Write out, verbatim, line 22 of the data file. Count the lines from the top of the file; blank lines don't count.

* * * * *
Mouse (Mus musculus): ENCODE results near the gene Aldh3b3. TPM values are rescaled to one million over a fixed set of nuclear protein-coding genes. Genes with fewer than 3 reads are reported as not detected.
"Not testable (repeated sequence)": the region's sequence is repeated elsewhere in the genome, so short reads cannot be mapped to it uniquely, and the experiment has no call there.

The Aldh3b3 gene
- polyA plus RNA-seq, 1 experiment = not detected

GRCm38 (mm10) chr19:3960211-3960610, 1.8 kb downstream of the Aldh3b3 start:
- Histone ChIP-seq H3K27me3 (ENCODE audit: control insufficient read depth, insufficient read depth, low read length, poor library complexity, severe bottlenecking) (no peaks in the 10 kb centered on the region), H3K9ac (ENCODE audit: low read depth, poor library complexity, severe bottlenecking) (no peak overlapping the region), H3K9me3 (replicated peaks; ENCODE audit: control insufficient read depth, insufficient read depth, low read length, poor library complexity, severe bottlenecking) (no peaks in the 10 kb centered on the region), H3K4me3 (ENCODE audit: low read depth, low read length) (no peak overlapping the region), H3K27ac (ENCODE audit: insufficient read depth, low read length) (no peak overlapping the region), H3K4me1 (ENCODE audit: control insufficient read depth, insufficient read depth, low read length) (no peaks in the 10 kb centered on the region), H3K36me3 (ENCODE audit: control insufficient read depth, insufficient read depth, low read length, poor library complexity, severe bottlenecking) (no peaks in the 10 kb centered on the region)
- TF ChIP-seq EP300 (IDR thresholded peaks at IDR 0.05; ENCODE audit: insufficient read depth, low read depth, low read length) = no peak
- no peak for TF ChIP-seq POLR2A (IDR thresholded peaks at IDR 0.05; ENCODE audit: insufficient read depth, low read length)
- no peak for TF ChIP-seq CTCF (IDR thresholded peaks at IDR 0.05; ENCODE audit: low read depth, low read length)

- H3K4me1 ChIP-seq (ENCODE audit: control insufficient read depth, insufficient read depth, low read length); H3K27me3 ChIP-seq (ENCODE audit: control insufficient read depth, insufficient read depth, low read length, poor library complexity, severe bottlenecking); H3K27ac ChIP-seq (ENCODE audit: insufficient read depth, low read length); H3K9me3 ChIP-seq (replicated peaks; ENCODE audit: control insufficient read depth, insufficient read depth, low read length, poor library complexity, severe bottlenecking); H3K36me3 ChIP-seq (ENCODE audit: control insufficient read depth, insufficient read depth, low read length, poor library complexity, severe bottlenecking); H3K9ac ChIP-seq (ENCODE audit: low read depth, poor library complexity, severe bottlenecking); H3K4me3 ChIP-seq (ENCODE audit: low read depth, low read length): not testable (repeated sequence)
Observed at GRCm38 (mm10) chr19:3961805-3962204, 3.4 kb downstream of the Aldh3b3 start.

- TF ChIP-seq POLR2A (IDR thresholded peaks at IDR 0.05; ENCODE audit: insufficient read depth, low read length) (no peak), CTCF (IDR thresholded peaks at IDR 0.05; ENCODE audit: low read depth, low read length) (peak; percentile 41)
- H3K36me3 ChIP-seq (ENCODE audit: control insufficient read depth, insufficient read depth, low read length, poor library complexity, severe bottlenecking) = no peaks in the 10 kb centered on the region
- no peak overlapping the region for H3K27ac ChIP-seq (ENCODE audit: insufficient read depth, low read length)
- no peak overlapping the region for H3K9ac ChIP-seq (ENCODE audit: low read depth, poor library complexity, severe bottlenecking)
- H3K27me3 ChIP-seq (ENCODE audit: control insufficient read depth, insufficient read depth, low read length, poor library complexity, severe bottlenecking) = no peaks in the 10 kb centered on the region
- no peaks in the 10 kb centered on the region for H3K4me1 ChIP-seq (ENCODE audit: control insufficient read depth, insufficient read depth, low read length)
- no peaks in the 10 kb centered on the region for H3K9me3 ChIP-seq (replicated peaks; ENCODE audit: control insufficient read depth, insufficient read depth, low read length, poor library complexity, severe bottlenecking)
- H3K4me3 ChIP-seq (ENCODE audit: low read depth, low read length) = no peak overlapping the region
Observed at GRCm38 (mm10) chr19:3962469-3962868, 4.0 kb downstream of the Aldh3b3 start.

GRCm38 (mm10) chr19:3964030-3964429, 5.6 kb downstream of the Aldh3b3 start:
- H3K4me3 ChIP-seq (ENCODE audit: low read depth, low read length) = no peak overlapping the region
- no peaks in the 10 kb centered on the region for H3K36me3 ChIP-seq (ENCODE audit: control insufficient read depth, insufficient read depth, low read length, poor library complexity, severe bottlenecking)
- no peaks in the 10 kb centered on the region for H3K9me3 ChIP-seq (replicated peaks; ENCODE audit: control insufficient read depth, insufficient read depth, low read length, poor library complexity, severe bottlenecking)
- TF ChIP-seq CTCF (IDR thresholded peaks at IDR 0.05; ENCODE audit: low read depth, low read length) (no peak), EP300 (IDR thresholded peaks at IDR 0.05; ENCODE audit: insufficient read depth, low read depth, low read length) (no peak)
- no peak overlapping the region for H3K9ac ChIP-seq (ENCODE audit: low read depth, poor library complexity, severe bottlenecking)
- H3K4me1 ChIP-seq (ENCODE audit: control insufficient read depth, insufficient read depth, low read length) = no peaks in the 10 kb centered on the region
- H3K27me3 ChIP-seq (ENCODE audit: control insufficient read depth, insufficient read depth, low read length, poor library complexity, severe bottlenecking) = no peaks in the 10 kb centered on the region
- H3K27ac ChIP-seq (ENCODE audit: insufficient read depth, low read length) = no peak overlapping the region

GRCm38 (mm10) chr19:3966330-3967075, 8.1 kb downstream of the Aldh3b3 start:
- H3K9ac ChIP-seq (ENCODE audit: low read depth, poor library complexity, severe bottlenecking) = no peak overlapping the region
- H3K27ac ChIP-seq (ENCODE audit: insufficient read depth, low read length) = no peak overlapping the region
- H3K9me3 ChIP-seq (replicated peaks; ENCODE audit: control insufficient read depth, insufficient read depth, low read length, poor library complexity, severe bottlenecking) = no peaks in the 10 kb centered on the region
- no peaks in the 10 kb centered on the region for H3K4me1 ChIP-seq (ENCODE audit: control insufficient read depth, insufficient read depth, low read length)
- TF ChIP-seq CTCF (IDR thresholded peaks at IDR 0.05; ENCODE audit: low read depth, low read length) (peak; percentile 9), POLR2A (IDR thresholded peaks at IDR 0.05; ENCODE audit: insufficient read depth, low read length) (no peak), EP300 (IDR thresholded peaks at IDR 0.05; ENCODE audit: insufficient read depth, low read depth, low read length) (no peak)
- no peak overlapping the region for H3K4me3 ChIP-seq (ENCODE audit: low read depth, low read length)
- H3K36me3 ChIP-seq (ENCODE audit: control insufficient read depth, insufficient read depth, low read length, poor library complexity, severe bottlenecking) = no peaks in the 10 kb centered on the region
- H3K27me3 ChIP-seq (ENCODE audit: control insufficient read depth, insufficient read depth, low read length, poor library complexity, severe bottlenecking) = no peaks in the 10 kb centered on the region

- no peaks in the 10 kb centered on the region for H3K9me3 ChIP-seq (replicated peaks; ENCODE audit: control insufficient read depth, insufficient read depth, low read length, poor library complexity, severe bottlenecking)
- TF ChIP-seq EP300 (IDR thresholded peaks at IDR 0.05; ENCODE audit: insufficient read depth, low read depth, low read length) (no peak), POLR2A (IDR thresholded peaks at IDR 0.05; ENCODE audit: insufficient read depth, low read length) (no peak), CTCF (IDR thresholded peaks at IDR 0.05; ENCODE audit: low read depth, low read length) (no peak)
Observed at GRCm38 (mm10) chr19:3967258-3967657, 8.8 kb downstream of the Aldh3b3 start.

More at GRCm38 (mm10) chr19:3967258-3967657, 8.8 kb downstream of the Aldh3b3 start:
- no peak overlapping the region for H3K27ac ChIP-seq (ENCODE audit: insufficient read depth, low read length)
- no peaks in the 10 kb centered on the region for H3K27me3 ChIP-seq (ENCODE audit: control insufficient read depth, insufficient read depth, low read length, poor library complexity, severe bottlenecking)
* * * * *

- H3K4me3 ChIP-seq (ENCODE audit: low read depth, low read length) = no peak overlapping the region